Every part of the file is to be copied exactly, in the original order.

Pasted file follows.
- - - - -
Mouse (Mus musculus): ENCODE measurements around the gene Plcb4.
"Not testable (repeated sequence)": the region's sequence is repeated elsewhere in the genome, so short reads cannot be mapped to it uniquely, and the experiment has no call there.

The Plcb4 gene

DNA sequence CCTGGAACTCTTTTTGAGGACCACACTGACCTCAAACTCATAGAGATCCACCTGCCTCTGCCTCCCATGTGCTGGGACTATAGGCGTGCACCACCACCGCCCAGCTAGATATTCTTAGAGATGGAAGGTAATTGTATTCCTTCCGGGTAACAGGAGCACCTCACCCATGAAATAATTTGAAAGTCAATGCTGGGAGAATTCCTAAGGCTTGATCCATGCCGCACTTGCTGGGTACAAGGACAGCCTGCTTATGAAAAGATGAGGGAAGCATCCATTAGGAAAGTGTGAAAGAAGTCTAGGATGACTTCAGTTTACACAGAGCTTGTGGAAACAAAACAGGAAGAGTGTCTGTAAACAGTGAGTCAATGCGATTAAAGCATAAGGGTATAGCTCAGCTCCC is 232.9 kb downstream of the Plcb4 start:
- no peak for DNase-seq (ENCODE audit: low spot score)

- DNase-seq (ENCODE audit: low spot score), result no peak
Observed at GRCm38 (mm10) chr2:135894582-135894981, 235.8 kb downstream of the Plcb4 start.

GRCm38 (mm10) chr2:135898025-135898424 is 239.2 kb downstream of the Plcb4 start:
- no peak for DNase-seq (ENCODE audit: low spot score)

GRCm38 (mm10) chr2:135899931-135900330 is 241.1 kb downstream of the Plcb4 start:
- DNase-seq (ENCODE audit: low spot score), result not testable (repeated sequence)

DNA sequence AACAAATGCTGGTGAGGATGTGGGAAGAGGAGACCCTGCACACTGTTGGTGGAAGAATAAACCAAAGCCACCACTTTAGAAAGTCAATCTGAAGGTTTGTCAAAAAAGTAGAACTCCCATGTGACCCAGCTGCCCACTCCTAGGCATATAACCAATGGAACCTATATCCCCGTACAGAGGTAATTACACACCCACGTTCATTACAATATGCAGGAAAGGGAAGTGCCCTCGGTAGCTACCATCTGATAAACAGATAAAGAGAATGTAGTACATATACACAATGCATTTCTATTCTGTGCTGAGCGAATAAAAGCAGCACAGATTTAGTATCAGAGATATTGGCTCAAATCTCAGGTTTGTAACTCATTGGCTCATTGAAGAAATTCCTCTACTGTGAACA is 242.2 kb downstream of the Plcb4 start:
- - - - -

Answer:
Mouse (Mus musculus): ENCODE measurements around the gene Plcb4.
"Not testable (repeated sequence)": the region's sequence is repeated elsewhere in the genome, so short reads cannot be mapped to it uniquely, and the experiment has no call there.

The Plcb4 gene

DNA sequence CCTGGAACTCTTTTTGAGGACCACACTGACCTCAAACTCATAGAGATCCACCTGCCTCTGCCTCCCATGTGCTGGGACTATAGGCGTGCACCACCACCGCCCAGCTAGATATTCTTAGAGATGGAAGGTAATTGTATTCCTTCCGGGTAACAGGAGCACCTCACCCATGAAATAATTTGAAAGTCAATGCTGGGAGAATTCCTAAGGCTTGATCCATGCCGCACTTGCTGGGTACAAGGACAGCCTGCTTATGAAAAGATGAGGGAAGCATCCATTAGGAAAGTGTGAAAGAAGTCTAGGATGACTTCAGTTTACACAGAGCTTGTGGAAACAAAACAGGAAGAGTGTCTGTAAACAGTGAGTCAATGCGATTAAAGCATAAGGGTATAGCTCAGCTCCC is 232.9 kb downstream of the Plcb4 start:
- no peak for DNase-seq (ENCODE audit: low spot score)

- DNase-seq (ENCODE audit: low spot score), result no peak
Observed at GRCm38 (mm10) chr2:135894582-135894981, 235.8 kb downstream of the Plcb4 start.

GRCm38 (mm10) chr2:135898025-135898424 is 239.2 kb downstream of the Plcb4 start:
- no peak for DNase-seq (ENCODE audit: low spot score)

GRCm38 (mm10) chr2:135899931-135900330 is 241.1 kb downstream of the Plcb4 start:
- DNase-seq (ENCODE audit: low spot score), result not testable (repeated sequence)

DNA sequence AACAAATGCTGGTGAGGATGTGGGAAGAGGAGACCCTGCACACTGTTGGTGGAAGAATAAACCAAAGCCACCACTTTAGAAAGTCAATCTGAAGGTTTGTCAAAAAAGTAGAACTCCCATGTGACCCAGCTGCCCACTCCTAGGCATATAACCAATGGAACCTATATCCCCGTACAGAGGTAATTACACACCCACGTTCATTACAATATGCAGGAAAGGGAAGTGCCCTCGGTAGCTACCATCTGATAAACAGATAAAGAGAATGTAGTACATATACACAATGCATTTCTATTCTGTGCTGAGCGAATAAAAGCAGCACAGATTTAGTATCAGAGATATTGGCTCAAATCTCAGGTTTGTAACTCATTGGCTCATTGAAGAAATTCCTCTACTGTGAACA is 242.2 kb downstream of the Plcb4 start: